Adolescence

2005 - 2008 Adolescence

Adolescence is an age where concerns about health, particularly mental health are high but people do not engage with health services and health information remains sparse. This follow-up, led by Dr Gurmeet Singh, saw the extension of data collected to include oral examination by the research team dentist, cognition: memory and reflex testing and emotional wellbeing questionaires.

Through external colloborations, it also saw the addition of two sub-studies examining iodine and hepatitis B. 

  • Due to financial and logistic constraints, the National Iodine Nutritional Survey did not include the NT, however the Wave-3 follow up demonstrated iodine deficiency in the participants. These results supported the decision for a national approach of mandatory fortification of iodized salt in bread.
  • ABC participants were among the first in Australia to routinely receive Hepatitis B vaccinations at birth.  Currently the longevity of the vaccine is being monitored to inform the need and timing of a booster dose.  

Follow-up occurred when participants were a mean age of 18 years. 

People

Dr Gurmeet Singh, Joseph Fitz, Megan Lawrence and Kobi Schutz made up the core research team. Additional support was obtained from dentist Lisa Jamieson and psychologist Wendy Gunthorpe.

Data collected

In addition to the previously collected detailed data on personal demographic characteristics, body size and composition, ultrasounds of kidney, and blood pressure were collected. Various blood and urine biomarkers were used to assess cardiac health, renal function and for diabetes.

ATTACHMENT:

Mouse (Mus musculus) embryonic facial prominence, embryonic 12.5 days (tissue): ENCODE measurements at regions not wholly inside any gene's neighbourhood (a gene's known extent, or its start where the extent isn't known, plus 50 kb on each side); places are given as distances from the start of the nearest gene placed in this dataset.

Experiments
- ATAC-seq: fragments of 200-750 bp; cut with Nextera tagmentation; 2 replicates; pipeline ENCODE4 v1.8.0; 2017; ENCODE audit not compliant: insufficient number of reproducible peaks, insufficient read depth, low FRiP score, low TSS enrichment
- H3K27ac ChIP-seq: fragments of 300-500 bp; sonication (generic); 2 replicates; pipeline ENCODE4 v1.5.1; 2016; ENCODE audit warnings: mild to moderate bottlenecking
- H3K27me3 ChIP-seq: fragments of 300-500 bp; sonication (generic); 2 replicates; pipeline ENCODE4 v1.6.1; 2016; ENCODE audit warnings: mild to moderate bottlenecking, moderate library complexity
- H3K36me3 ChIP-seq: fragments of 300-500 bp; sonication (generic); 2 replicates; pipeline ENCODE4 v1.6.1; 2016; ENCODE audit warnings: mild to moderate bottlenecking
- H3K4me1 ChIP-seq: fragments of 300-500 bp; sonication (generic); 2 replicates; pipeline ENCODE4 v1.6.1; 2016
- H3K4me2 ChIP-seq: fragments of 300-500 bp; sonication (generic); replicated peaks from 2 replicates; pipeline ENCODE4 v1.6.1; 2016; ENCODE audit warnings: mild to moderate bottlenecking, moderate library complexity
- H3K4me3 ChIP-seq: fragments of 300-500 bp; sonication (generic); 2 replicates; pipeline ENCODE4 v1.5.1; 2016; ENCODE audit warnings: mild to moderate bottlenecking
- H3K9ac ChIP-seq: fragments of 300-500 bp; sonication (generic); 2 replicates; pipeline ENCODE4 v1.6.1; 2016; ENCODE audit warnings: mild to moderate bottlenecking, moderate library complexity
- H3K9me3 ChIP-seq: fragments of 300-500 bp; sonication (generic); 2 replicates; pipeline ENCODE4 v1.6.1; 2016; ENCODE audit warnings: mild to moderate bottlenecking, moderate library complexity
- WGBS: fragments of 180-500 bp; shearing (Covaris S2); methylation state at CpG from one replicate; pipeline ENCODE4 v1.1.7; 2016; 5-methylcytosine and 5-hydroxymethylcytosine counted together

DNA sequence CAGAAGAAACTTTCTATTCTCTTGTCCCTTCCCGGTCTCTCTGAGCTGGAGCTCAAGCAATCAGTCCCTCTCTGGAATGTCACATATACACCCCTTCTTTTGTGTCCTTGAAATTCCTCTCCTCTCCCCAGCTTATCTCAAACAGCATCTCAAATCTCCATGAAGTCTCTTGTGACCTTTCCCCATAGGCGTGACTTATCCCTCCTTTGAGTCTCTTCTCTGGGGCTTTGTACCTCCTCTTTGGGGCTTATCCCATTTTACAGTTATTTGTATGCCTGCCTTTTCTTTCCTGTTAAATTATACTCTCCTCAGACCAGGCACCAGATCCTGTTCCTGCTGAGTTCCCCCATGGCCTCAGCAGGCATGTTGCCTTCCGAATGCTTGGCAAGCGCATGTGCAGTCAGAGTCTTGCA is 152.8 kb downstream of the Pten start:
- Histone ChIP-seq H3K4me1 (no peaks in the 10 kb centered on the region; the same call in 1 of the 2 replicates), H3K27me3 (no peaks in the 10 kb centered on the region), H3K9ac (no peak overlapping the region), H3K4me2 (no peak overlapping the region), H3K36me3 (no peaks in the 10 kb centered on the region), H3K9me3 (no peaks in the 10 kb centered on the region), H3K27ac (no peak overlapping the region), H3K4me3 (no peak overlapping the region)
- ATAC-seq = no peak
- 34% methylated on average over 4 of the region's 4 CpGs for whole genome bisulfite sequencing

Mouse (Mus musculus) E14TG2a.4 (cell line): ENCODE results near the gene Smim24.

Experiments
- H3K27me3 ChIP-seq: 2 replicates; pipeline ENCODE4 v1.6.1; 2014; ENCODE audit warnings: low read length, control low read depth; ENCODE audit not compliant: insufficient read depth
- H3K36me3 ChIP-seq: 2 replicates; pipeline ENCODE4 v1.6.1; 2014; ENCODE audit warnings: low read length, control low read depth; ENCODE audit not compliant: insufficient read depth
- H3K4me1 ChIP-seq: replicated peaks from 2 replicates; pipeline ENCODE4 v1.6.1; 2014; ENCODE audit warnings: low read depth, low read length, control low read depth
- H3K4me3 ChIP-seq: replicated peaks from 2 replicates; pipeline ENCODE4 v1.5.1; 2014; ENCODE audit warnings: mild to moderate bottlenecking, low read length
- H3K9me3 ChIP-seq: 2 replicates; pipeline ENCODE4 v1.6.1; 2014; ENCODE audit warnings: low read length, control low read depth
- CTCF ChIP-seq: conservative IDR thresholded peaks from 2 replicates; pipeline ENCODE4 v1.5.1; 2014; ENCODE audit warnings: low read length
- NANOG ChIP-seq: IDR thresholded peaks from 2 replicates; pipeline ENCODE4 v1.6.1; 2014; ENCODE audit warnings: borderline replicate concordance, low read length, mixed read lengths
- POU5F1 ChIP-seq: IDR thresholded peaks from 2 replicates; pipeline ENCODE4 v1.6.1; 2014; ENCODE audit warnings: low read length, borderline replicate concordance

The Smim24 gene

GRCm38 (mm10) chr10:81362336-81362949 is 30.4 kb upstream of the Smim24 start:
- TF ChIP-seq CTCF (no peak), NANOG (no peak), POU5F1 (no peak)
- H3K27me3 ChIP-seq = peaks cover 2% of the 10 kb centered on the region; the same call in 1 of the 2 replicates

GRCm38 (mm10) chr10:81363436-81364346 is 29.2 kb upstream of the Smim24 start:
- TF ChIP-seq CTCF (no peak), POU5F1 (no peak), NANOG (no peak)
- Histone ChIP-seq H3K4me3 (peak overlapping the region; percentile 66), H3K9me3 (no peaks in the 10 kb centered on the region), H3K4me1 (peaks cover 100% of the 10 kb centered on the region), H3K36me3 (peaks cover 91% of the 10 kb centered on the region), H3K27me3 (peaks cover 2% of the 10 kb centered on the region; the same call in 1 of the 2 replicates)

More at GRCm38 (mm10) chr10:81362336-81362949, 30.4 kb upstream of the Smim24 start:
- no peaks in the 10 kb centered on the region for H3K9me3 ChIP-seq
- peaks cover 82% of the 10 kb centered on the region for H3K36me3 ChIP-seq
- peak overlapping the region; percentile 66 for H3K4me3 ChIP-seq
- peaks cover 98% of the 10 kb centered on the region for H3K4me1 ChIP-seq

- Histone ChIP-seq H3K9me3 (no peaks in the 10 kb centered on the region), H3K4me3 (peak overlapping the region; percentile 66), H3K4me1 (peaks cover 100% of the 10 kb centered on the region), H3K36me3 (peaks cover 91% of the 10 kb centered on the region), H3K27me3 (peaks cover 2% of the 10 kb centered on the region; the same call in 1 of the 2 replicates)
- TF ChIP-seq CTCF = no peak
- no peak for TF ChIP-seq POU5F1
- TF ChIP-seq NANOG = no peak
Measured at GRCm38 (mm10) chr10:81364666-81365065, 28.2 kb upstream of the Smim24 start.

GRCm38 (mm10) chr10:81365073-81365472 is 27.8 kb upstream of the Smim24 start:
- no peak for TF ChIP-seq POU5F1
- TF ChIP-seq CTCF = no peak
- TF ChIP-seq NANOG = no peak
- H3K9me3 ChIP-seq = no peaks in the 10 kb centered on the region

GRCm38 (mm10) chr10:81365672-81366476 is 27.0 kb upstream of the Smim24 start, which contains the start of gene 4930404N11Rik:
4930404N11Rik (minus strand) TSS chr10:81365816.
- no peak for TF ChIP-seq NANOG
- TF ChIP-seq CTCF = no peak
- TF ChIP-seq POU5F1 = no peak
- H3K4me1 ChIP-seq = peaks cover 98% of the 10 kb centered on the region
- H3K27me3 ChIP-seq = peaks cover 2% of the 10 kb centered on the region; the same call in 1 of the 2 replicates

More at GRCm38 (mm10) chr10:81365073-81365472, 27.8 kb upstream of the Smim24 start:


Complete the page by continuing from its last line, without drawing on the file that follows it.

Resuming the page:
Findings

469 participants were seen aged 16-20 (mean18 yrs).

Using International Centers of Disease Control growth curves 2000, the mean weight-for-age z-scores (WAZ) at18 years of age were all below the average. 

Those who were born small for gestational age were smaller, lighter, and had smaller head circumferences compared to those born normal.

Significant differences continued in the health of children living in remote communities compared to urban areas. 

The low prevalence of chronic disease markers in adolescence suggests that there is still a window of opportunity beyond childhood to target interventions aimed at reducing the high burden of chronic disease in this high risk population. 

 

People involved in this study

Associate Professor Gurmeet Singh
Senior Research Fellow and Director of Life Course Program
Dr Wendy Gunthorpe
Researcher
Joseph Fitz
Project Officer

Related publications

Year Study Citation View
2003
Aboriginal Birth Cohort

Mackerras DE, Reid A, Sayers SM, Singh GR, Bucens IK, Flynn KA. Growth and morbidity in children in the Aboriginal Birth Cohort Study: the urban-remote differential. Med J Aust. Jan 20 2003;178(2):56-60.

PDF (163.38 KB)
2013
Aboriginal Birth Cohort

Jamieson, Lisa Marie, Susan M. Sayers, and Kaye Frances Roberts-Thomson. "Associations between oral health and height in an indigenous Australian birth cohort." Community dental health 30.1 (2013): 58-64.

2004
Aboriginal Birth Cohort

Sayers SM, Mackerras D, Singh G, Reid A. In an Aboriginal birth cohort, only child size and not birth size, predicts insulin and glucose concentrations in childhood. Diabetes Res Clin Pract. Aug 2004;65(2):151-157.

PDF (77.58 KB)

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Sue also receieved the Menzies Medallion as a recognition for her remarkable contribution to heal